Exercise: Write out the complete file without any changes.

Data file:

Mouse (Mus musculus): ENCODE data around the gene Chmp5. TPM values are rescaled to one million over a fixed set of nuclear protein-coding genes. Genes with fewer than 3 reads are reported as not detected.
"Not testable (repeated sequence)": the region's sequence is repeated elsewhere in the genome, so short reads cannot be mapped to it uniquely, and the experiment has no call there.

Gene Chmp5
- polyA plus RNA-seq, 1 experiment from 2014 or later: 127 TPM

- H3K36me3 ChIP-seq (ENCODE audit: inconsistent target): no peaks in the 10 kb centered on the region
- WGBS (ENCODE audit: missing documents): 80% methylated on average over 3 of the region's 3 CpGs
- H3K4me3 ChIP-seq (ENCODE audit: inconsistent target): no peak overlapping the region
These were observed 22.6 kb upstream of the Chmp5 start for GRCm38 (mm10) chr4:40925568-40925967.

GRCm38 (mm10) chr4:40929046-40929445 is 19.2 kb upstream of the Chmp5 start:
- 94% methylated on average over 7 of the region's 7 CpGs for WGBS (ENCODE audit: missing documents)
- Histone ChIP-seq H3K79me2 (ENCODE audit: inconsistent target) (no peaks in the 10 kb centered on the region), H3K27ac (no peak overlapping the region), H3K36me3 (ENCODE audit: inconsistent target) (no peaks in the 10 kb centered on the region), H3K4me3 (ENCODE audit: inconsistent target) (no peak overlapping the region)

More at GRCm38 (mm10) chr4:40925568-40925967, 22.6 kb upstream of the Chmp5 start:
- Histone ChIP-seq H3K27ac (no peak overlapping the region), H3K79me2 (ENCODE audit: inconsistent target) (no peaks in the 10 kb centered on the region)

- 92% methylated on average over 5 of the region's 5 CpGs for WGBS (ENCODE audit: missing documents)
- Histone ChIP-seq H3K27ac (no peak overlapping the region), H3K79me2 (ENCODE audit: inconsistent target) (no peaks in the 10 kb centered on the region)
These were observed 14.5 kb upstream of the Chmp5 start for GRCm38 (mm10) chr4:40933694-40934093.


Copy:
Mouse (Mus musculus): ENCODE data around the gene Chmp5. TPM values are rescaled to one million over a fixed set of nuclear protein-coding genes. Genes with fewer than 3 reads are reported as not detected.
"Not testable (repeated sequence)": the region's sequence is repeated elsewhere in the genome, so short reads cannot be mapped to it uniquely, and the experiment has no call there.

Gene Chmp5
- polyA plus RNA-seq, 1 experiment from 2014 or later: 127 TPM

- H3K36me3 ChIP-seq (ENCODE audit: inconsistent target): no peaks in the 10 kb centered on the region
- WGBS (ENCODE audit: missing documents): 80% methylated on average over 3 of the region's 3 CpGs
- H3K4me3 ChIP-seq (ENCODE audit: inconsistent target): no peak overlapping the region
These were observed 22.6 kb upstream of the Chmp5 start for GRCm38 (mm10) chr4:40925568-40925967.

GRCm38 (mm10) chr4:40929046-40929445 is 19.2 kb upstream of the Chmp5 start:
- 94% methylated on average over 7 of the region's 7 CpGs for WGBS (ENCODE audit: missing documents)
- Histone ChIP-seq H3K79me2 (ENCODE audit: inconsistent target) (no peaks in the 10 kb centered on the region), H3K27ac (no peak overlapping the region), H3K36me3 (ENCODE audit: inconsistent target) (no peaks in the 10 kb centered on the region), H3K4me3 (ENCODE audit: inconsistent target) (no peak overlapping the region)

More at GRCm38 (mm10) chr4:40925568-40925967, 22.6 kb upstream of the Chmp5 start:
- Histone ChIP-seq H3K27ac (no peak overlapping the region), H3K79me2 (ENCODE audit: inconsistent target) (no peaks in the 10 kb centered on the region)

- 92% methylated on average over 5 of the region's 5 CpGs for WGBS (ENCODE audit: missing documents)
- Histone ChIP-seq H3K27ac (no peak overlapping the region), H3K79me2 (ENCODE audit: inconsistent target) (no peaks in the 10 kb centered on the region)
These were observed 14.5 kb upstream of the Chmp5 start for GRCm38 (mm10) chr4:40933694-40934093.